Professor of Strategy and Entrepreneurship
“Amazon is the single best example of a serial business model innovator,” says Julian Birkinshaw, Professor of Strategy and Entrepreneurship at London Business School and Academic Director of the Deloitte Institute of Innovation and Entrepreneurship. “It’s a company that has relentlessly built new businesses alongside its existing ones. Some of these new businesses have been complementary; some have cannibalised the existing ones. Protecting existing earnings is not a priority.” What can we learn from this master of reinvention?
Amazon’s continual self-reinvention flows naturally from Jeff Bezos’ famously customer-focused approach. “We’ve had three big ideas that we’ve stuck with for 18 years, and they’re the reason we’re successful,” he has said. “Put the customer first. Invent. And be patient.”
There’s a difference between being patient and holding back. “If you’re competitor-focused, you have to wait until there is a competitor doing something. Being customer-focused allows you to be more pioneering. We innovate by starting with the customer and working backwards.”
When disruption hits, in any industry, the incumbent can struggle to address the threat, aka the opportunity, because they’re so stuck in what they are used to doing. One of the ways of overcoming this is to “eat your own lunch,” Silicon Valley-speak for building a business that cannibalises your existing offerings. So, in 2007, Amazon launched the Kindle, an electronic book reader which, if successful, would directly affect its existing business of selling traditional books. The sceptics (“Nobody is going to sit down and read a novel on a twitchy little screen. Ever” – fiction writer Annie Proulx) were proved wrong within weeks.
Late-adopters still opined that Bezos was trying to kill people’s love of reading. Which leads us to another of his maxims: “You have to be willing to be misunderstood if you’re going to innovate.” Amazon continues to self-reinvent at dizzying speed. BusinessWeek called Amazon Web Services “so far from Amazon’s retail core that you may well wonder if [Bezos] has finally slipped off the deep end”. Did Bezos care?
Amazon’s innovations include Amazon Affiliates and Amazon Prime – a massively different delivery model, creating a club of people who pay a fixed price per month rather than for individual items. In the last few years Amazon has shifted from being a vehicle for the movies we watch into producing its own content, snapping up the Top Gear team and hiring the likes of Woody Allen and Ridley Scott to work on new movies with Amazon Studios.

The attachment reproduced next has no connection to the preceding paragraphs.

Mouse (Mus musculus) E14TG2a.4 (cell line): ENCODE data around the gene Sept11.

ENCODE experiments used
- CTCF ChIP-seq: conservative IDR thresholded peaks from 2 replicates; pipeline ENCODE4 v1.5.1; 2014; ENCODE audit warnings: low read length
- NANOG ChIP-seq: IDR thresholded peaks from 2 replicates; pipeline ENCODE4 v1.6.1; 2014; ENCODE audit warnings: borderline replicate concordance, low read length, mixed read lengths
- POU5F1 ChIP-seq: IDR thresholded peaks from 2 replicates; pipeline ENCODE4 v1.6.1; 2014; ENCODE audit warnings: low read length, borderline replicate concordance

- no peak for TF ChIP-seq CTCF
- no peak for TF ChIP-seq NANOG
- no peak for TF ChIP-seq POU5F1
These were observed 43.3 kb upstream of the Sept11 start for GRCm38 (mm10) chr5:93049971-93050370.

Now there’s Amazon Fresh, just launched in the UK, which expands the shopping on offer to fresh food groceries – and Amazon Restaurants, promising takeaway food delivery within an hour in London.
The pace of innovation at Amazon is made possible by Bezos’ belief that most problems can be solved through invention, through bringing smart people together to find a better way. The old-fashioned view of strategy – that you figure out what your core competencies are and build everything around those – is turned on its head. Here, you’ve got the exact opposite: “We can always learn to do new stuff – if there’s a customer need we can buy and find the skills to do it.”
Inevitably there are some failures along the way. “What really distinguishes Bezos is his harrowing leaps of faith,” said Alan Deutschman in a Fast Company article. Some of these leaps end up the corporate equivalent of a sprained ankle. Take the Fire Phone – Amazon’s push into smartphones – which launched with considerable fanfare in 2014. It was quietly withdrawn a year later. And the company has continued to face questions about its overall strategy. With such a diverse portfolio of businesses, how can the company continue to succeed on all fronts? Is Amazon’s unusual model truly sustainable?
Time will tell, but a man who persuaded his parents to put a large chunk of their life savings into a business that he told them was 70% likely to fail should never be underestimated. Bezos raised US$1 million from friends and family to launch Amazon in July 1995 from a garage with five employees.
His organisation has maintained a flat hierarchy, where every employee is allowed, in fact expected, to show initiative. Another of Bezos’ mottos is, “It’s always day one” – in other words, even though the company is now vast, it still aims to function like a start-up.
Bezos has generally ploughed profits straight back into growing the company, but in July Amazon revealed a record-setting quarterly profit for the third straight quarter: it earned US$857 million, or $1.78 a share, in the second quarter on $30.4 billion in revenue, surpassing analyst estimates of earnings per share of $1.11 on $29.5 billion in revenue. As one commentator recently put it, “Bezos’ vision has no end, because the Amazon model is limitless.”
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